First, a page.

Wednesday, July 11, 2012
So you're navigating the grocery store and you see all those foods labeled "diet" or "low fat" or "no sugar added" or "lite". So you probably think, this must be good for me because they're making it with fewer calories.
Then you turn it over to read the ingredients, the label getting overwhelming with the long list and all those unpronounceable ingredients on the list. You start to wonder what is actually in there and how it was made.
I've been getting closer to the "if I can't pronounce the ingredient then why would it go in my body?" philosophy. Basically if they had to remove one item, they had to add something else to fill it. Many times it's salt that is added "for flavor". Sometimes a "diet" item has the second ingredient listed as sugar (such as "diet" replacement drinks), which they then claim it's only second because it's heavier than other items. "No sugar added" may mean an artificial sweetener was added instead. "Fat free" is even listed on some candies! That is obviously full of sugar, which has no fat.
So you pick it up simply because the front of the packaging says that it's good for you because of one or more of those key phrases (or more that I haven't listed). You bring it home and eat it, wondering why you're still hungry or have become bloated. You try to taste it, only to discover that you're simply tasting salt and fillers. Many items claim to be "fruit flavored" only to see no fruit listed on the back, only artificial flavoring.
In America it's still legal to use food dyes for coloring, think bright colors that you'd think would only be in frostings. You'd be wrong to think they'd only be in that, they're in many cereals, pop, lunchmeats, even in some regular meats like salmon, and many more items, too numerous to list.
There are many natural colorants, such as beet juice, colored carrots, or something called annatto (from a tropical tree). They're better than the petroleum based food dyes, but generally they're in things with a long list of ingredients still.
I figure that if it looks like it came out of a chemical factory (and that's what some "food" companies really are) then it probably really isn't that good for you.
Nature provides the best foods for us. If it came off a plant or from an animal, then it's what we were actually meant to be eating. The closer to nature we're eating, the fuller we'll feel, the healthier our bodies will be and the better our bodies will react to them. I do believe in one degree of separation from nature, as in cooking the item, or boiling it to extract it's usefulness (like sugar, coffee or teas), or letting it soak to extract the flavor (like lemons in water). That one degree of separation is much better than sending it through tons of processes to create something that "tastes like" but is not really anywhere near the item that was first introduced. Butter is one degree of separation, just churned milk fat.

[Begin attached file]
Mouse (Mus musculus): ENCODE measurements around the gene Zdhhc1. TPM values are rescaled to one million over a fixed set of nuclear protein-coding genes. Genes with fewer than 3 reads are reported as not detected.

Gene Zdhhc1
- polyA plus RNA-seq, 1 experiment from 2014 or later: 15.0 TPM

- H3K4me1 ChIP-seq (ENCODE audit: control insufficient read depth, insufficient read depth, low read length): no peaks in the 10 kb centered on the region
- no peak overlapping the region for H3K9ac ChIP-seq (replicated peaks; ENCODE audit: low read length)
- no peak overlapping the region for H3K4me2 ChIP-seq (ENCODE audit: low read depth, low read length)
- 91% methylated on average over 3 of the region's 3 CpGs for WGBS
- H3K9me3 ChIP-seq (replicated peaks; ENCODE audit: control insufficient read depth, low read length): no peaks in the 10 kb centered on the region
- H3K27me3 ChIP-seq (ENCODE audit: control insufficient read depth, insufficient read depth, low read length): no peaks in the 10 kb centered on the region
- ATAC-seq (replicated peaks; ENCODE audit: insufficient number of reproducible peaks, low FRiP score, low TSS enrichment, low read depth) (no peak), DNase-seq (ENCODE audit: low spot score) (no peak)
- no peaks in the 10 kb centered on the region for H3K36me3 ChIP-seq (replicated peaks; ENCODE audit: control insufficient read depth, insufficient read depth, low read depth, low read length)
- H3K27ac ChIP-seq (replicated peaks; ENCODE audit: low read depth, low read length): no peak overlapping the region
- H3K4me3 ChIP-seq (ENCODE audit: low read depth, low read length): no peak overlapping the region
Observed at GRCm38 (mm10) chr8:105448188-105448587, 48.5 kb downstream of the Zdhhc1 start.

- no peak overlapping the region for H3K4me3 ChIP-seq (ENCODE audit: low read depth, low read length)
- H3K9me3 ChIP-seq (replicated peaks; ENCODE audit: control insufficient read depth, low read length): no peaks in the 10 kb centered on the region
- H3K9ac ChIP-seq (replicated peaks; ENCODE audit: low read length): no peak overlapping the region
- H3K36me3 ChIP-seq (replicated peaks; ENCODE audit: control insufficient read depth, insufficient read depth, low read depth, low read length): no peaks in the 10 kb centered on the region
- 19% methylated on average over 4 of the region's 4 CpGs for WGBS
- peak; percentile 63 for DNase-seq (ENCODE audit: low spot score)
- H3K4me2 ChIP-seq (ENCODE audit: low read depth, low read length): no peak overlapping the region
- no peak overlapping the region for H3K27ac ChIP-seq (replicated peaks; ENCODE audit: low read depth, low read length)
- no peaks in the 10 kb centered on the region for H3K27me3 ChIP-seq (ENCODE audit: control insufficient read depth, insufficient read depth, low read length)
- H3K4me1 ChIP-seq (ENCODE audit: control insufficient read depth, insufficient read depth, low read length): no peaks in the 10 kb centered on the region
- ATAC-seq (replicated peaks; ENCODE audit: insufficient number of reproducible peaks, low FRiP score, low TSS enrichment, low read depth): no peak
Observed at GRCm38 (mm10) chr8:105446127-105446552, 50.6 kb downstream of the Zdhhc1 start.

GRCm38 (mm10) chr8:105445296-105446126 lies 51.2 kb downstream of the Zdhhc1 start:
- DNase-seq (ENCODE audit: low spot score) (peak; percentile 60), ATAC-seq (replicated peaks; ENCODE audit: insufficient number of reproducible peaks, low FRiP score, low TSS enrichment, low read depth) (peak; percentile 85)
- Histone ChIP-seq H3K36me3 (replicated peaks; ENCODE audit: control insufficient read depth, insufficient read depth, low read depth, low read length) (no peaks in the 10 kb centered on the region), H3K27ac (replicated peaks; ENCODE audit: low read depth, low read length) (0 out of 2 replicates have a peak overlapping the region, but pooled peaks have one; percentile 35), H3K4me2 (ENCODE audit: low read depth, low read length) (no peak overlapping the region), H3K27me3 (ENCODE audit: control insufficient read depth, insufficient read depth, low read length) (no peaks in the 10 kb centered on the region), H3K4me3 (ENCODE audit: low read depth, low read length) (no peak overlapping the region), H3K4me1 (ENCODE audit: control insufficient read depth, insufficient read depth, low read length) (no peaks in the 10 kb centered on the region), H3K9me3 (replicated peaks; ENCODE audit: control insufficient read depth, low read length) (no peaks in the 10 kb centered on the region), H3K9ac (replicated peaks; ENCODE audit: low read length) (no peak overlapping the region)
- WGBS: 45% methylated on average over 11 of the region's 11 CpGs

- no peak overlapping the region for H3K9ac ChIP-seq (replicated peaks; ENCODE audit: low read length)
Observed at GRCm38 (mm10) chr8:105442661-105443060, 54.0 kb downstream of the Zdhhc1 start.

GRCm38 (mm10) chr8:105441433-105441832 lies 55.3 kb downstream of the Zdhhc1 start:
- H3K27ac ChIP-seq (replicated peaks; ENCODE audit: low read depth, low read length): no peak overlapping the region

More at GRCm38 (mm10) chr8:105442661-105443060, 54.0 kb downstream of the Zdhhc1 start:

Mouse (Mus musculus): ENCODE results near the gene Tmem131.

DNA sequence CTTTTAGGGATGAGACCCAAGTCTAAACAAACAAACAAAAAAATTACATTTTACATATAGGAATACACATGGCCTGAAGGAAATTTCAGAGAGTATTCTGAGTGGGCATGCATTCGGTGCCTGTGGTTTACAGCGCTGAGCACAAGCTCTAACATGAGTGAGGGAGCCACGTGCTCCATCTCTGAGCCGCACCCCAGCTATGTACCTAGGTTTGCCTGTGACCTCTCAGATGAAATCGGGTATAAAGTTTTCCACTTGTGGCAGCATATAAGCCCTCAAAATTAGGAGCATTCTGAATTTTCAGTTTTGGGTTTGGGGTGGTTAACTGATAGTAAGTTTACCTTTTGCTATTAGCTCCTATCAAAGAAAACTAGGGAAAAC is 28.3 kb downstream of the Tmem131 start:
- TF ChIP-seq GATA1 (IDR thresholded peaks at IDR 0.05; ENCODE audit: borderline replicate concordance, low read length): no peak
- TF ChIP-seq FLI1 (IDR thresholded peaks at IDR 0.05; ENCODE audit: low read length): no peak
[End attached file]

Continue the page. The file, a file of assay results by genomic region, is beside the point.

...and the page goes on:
You'd be amazed that you'd find actual taste in items that aren't loaded with "diet" items. Processed foods are really just that, a process to get to the item and not really food anymore.
Have a real potato (small size) and load it up with sour cream (Daisy has just one ingredient listed, cultured cream) some fresh chives and perhaps a crumbled strip of bacon. You can get all that for about the same calories in an ounce of potato chips. Craving pizza? Have a sandwich roll with slices of cheese, tomatoes, fresh basil and toppings you'd normally have with perhaps some sandwich size meat topping you'd get on the pizza, I prefer canadian bacon, but thinly sliced pepperoni works too. Feel the need for flavored drinks? Soak some lemons and limes in water overnight (gently squeeze) for something similar to Sprite or 7up. Crushed mint and cucumbers make for a pleasant flavor also, check the spark recipes for more flavors.
I'm actually finding some "processed" items that come closer to natural. They tend to be labeled "simply" whatever food or "natural". I've found applesauce that claims "no added sugar" and actually doesn't have any sweeteners in it's ingredients. I've found fruit strips that are just pureed fruits and carrot juice. I've found potato chips that have just 3 ingredients, potatoes, oil and salt. It's still the matter or reading the label.
You'll be fuller when you use items with full fat. You'll be satisfied with less food when you're getting more real flavor. You'll be able to slow down to taste your food when there is actually something to taste instead of just salt.
While you're on this food journey, don't forget to eat real food. It's not just about losing the weight, it's about enjoying what you're eating so that you can continue to eat this way for life.